The day of the dead is a 3000 year old celebration that takes place in Mexico on November first and second. Grace Kurth offered a creative workshop in the design and art theory room at Full Sail. Participants were invited to bring...
1. A box: cigar, wine, wooden crate or any wooden or cardboard box.
2. A photograph of a loved one you wish to honor. It could be a family member, friend, special person, or a pet.
3. Mementos: tokens representative of their favorite, hobbies, music, teams, foods, movies, special trinkets, labels of their favorite drinks,
4. Glitter, beads, fabrics, buttons, any type of embellishment you might want to add.
5. Paints, markers, color pencils to paint the skulls. Glues and any hardware you might need.
6. Optional items: candles, marigolds, sunflowers, empty bottle, shawl, cloth, or other items.
I brought my usual bag of art supplies and my curiosity.
The day of the dead is not a dark macabre celebration. In Mexican culture death is considered a transitional phase not horrific or scary. It intends to celebrate the people who came before us. La Katrina born in 1913 drew cartoons which showed skeletons adorned in the trappings of wealth. The image showed that no matter how wealthy you are you will go through the phase of death. Dandy skeletons both male and female are popular images.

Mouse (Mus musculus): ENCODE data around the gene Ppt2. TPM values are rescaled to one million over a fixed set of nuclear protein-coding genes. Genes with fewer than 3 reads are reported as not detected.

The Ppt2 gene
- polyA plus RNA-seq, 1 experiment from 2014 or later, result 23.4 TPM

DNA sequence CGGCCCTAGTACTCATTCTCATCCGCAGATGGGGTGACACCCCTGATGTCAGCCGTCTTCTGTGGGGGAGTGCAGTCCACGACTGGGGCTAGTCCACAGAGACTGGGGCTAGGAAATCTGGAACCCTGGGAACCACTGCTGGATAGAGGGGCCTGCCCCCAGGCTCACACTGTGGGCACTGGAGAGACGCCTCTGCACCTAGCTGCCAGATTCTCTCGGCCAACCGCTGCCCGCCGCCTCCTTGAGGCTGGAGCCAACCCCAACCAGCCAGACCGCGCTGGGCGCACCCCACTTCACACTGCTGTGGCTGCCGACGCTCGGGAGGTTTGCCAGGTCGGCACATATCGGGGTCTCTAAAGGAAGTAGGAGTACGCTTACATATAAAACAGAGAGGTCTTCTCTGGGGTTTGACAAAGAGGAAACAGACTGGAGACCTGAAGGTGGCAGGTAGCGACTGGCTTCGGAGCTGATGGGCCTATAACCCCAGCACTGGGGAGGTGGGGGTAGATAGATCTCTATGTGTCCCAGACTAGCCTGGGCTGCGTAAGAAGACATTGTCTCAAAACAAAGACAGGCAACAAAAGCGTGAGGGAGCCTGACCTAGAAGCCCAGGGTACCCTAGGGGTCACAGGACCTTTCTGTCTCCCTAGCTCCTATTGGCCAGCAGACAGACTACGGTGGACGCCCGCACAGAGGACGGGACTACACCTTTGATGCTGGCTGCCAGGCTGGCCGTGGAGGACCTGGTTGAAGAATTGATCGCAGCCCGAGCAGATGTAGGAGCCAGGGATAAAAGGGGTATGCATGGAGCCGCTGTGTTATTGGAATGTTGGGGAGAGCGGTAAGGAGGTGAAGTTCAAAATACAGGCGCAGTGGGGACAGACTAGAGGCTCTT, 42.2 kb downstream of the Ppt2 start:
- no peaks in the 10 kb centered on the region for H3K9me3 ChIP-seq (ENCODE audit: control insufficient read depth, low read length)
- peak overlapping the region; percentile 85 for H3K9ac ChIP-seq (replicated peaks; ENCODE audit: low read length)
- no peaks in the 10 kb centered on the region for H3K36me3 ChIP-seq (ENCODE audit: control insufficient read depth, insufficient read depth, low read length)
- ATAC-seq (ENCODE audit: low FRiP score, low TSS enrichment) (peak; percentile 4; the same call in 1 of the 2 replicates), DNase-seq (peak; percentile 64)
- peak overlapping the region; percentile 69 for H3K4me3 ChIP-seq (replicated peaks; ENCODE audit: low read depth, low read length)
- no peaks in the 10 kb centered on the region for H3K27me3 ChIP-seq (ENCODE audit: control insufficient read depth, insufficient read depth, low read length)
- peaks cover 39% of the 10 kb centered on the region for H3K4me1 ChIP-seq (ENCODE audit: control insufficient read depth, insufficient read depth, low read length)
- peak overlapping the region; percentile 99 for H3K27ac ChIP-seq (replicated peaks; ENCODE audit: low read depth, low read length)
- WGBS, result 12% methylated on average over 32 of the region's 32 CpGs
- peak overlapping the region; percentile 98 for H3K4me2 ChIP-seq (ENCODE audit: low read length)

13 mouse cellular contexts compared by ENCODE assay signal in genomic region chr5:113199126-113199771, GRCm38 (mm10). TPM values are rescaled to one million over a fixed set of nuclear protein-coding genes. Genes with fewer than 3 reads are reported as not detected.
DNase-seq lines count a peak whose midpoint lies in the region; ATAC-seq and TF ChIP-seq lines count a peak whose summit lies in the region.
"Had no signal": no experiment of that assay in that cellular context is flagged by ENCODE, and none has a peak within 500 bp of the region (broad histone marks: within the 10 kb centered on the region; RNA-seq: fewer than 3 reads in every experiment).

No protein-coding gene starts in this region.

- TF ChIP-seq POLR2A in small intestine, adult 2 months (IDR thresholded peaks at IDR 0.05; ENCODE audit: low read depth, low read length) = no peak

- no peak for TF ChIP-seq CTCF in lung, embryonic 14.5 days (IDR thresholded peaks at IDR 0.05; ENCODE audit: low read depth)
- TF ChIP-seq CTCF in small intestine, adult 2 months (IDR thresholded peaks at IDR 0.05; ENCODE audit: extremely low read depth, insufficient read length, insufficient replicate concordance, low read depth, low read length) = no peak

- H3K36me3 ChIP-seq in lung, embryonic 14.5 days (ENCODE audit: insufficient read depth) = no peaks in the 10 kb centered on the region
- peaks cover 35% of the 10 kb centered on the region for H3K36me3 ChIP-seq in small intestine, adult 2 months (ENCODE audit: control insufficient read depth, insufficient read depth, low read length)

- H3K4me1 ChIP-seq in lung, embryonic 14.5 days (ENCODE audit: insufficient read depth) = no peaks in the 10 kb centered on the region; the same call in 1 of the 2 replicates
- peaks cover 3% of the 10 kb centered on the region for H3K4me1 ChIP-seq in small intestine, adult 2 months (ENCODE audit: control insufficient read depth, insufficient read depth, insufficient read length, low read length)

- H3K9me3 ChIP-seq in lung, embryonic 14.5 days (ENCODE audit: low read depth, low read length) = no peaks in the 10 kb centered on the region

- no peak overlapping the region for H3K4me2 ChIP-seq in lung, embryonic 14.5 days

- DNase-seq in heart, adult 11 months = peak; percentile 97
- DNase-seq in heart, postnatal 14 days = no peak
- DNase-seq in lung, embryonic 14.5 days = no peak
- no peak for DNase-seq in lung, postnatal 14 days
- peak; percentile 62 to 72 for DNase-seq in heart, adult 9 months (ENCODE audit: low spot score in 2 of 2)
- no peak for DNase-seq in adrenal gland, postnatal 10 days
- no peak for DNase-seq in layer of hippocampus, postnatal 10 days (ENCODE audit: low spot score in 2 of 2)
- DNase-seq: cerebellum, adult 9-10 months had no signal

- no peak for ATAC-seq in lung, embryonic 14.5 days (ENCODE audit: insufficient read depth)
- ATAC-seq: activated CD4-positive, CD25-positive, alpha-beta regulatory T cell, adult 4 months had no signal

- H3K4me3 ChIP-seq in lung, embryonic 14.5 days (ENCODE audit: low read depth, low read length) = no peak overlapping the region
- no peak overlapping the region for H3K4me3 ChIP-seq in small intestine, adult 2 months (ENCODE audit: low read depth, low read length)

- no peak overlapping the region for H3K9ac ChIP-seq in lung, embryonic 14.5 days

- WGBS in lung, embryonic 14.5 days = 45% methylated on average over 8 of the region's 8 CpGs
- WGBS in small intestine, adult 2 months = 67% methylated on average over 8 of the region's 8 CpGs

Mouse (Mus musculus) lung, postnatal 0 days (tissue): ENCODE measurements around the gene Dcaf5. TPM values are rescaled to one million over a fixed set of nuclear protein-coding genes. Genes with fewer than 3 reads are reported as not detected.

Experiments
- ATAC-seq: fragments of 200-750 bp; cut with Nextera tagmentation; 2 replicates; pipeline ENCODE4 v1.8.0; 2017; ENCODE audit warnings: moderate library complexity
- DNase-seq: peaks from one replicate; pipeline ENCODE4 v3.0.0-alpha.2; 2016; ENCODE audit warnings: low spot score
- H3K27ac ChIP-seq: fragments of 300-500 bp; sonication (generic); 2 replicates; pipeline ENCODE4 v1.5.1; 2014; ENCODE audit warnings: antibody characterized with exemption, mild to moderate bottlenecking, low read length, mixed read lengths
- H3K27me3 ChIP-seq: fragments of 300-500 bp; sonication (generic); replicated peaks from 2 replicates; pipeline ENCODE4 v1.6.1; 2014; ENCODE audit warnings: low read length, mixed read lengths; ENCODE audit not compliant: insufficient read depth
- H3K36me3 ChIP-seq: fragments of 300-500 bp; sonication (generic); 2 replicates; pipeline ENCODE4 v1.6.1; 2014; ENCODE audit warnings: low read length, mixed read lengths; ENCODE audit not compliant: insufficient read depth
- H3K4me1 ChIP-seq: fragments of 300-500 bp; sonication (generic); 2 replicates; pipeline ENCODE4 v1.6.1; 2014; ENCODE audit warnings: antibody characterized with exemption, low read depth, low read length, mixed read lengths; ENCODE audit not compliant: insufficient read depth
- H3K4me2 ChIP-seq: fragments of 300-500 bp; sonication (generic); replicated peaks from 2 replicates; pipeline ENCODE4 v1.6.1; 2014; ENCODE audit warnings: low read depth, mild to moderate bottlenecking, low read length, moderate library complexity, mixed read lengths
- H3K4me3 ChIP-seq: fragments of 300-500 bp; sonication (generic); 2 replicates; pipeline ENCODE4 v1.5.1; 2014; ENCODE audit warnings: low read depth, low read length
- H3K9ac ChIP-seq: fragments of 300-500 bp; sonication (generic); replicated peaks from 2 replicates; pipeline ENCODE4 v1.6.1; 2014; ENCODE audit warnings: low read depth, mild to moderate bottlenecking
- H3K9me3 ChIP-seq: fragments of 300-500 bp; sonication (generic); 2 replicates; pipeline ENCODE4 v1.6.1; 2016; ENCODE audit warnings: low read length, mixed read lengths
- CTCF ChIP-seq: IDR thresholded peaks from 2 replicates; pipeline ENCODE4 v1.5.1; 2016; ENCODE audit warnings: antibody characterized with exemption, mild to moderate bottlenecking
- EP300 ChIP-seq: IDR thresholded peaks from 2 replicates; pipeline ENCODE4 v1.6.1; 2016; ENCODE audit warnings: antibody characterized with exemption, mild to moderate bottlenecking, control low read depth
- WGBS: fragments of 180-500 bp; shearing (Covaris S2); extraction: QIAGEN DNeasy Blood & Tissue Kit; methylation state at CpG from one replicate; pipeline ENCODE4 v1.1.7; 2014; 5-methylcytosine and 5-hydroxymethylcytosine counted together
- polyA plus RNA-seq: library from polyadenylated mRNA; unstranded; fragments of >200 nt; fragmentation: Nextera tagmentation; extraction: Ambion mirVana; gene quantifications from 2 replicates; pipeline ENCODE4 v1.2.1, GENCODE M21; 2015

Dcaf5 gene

Grace took a trip to Janitzio, a small island where the day of the dead is celebrated. As evening fell a long line of people with candles walked up to the highest point on the island. There they built alters called ofrenda which celebrated the life of a loved one. Marigolds which represent regeneration were garlanded and used everywhere as decorations. Skulls of sugar called Calacas were ornately decorated to remind us that life is a delicious sweet indulgence. "Just when the caterpillar thought it was over, it became a butterfly." Grace quoted.
Tom Buzbee brought in many photos and documents to commemorate his Papa. His father was a diplomat with a long square beard. Bananas were perched on the center rise of the ofrenda. Tom explained that when his father was sick in his final days he took to hoarding fruit in his room. Whenever he left the room there would be a scavenger hunt to find the hidden fruit. A small raisin was found years later that was once an apple. The smell of ripe bananas brought back vivid memories. Two of his daughters helped him make the altar. Libby was hot gluing long white whiskers onto the jaw of a skeleton, a stunning tribute to her grandfather's whiskers. Avaryl had exotic skeletal tattoos on her chest and arms, a living celebration in the day of the dead tradition. She was busy decorating tiny skulls in bright colors. The room buzzed with creativity and stories of lives worth honoring.